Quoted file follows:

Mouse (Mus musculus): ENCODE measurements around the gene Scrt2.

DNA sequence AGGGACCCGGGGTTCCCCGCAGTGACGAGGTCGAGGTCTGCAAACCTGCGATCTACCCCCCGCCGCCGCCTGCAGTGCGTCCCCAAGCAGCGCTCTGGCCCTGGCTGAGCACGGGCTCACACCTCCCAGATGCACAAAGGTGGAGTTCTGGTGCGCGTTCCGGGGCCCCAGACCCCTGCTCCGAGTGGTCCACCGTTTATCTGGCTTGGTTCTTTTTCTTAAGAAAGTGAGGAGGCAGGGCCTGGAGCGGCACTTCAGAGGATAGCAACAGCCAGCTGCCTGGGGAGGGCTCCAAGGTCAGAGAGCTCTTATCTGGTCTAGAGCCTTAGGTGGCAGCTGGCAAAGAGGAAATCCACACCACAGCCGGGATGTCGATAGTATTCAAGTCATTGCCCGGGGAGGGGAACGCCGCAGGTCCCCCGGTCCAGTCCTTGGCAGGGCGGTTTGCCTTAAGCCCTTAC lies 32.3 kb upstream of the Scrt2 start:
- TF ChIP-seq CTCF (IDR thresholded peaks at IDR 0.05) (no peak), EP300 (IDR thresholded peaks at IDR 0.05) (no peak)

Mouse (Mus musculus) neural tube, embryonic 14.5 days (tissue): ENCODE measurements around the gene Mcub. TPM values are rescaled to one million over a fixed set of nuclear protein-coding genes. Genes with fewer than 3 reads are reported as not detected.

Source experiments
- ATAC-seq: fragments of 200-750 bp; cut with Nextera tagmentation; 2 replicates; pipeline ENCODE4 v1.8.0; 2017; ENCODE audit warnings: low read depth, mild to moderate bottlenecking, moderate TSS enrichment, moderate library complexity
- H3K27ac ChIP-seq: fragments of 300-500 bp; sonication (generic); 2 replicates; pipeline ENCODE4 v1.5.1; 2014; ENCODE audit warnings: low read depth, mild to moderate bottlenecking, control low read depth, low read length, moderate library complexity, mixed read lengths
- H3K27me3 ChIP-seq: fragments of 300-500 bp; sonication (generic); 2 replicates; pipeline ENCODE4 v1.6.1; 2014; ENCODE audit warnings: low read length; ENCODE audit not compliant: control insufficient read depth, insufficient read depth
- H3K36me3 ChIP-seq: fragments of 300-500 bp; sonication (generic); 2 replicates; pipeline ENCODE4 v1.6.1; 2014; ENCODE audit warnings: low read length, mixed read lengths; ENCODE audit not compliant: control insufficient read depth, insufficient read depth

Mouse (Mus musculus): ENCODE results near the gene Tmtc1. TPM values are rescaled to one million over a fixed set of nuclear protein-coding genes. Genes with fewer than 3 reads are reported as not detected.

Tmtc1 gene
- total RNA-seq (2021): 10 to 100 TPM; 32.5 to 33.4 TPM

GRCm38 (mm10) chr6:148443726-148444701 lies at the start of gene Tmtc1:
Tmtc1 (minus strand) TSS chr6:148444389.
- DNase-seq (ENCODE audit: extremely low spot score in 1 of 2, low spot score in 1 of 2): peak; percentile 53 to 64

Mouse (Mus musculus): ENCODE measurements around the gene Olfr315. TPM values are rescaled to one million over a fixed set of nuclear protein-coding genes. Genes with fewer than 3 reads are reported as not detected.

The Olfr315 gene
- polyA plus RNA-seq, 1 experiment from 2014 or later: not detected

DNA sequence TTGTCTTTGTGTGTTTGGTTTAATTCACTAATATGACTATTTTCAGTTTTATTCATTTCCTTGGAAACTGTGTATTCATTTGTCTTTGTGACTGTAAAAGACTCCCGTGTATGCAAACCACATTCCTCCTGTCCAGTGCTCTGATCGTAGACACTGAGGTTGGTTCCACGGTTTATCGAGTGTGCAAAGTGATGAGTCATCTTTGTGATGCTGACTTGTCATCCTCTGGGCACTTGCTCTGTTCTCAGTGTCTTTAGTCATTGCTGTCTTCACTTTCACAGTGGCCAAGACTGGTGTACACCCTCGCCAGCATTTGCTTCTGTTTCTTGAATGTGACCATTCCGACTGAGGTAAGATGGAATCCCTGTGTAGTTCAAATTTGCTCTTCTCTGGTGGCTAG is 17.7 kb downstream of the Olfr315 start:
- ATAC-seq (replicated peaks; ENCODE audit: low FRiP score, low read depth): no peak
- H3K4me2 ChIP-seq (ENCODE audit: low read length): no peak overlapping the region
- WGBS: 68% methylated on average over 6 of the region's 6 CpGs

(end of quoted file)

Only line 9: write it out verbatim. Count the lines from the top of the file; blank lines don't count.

- H3K36me3 ChIP-seq: fragments of 300-500 bp; sonication (generic); 2 replicates; pipeline ENCODE4 v1.6.1; 2014; ENCODE audit warnings: low read length, mixed read lengths; ENCODE audit not compliant: control insufficient read depth, insufficient read depth